World Cup Soccer Rules of Soccer and European Football

About the rules for soccer or football, international or world cup standard rules including positions, referees, and field size.

The World Cup

RULES OF THE GAME

The international rules of soccer are as follows: The playing field has a length of a minimum of 100 yards and a maximum of 130 yards. The width is from 50 to 100 yards. The field markings are the end lines ("goal lines"); the side lines ("touchlines"); a halfway line; and on each end of the field, rectangular penalty and goal areas. In the middle of each of the goal lines are set 2 goal posts, 8 yards apart, spanned by a crossbar 8' off the ground and backed by a net.

The purpose of the game is to make more goals than the opposing team. A goal is scored when the ball passes between the goal posts under the crossbar as a result of being kicked or propelled by the head of a team member ("headed").

The spherical ball used is a minimum of 27" and a maximum of 28" in circumference.

There are 11 men of each of the 2 teams. Except for the goalkeeper, they may roam the field. The defensive players are the left fullback, right fullback, and the center halfback, left halfback, and right halfback. There are 5 forwards: outside right, inside right, center, inside left, and outside left.

A referee, assisted by 2 linesmen, controls the game.

The game is made up of 45-minute halves. There is a one-minute interval between halves, at which time the teams reverse their positions on the field.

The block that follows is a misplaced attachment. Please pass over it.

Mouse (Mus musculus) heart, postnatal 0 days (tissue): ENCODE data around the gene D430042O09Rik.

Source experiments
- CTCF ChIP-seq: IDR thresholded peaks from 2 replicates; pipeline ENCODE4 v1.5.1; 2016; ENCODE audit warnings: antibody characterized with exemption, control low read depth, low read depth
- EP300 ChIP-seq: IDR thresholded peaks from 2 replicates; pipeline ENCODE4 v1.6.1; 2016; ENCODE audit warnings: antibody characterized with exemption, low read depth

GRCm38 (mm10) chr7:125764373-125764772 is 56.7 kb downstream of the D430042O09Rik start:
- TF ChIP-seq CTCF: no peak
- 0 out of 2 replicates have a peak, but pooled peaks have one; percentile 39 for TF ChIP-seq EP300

Immediately prior to the game, the team captains flip a coin, with the winner having the option of a choice of goals or kickoff. The game starts with a place kick from the center of the field by the center forward. Usually he kicks it to one of his nearby team members to the left or right.

Kicking, heading, and blocking the ball with the body are the techniques used to manipulate the ball. There are a few circumstances under which the use of the hands is also allowed: If the ball is propelled across a touchline, a player on the opposing team throws it back onto the field. Also, the goalkeeper may handle the ball when it comes into his penalty area. He is permitted to carry the ball 4 steps and throw or kick it to a teammate.

The short kick used by the players to advance the ball while running, keeping it under control, is called the "dribble." The long kick to another player or out of bounds is also used. Tripping, pushing or holding are prohibited. Blocking and other types of body contact are forbidden. The exception is when such contact accidentally occurs in the process of trying to play the ball. When infractions occur, the opposing team is allowed a free direct or indirect kick, depending upon the violation. In the indirect kick, the ball must be touched by someone other than the kicker before a goal can be scored.

Soccer's only complicated rule states that an offensive player is offside if he is nearer the goal line than is the ball at the moment his teammate starts to pass the ball to him, unless there are at least 2 defending players (the goalkeeper and one other) between him and the goal line. This rule does not apply if he receives the ball after it has been touched by a member of the defending team, or if he receives the ball directly from a goal kick, a corner kick, a throw-in, or from the referee dropping the ball into play. The offside infraction is called only when the player who is offside actually participates in the play.

Soccer's relatively simple rules have helped to make it a universally understood and appreciated game. But not until the World Cup competition began did soccer achieve the status attributed to it by English author Anthony Burgess: "the only international language, apart from sex."

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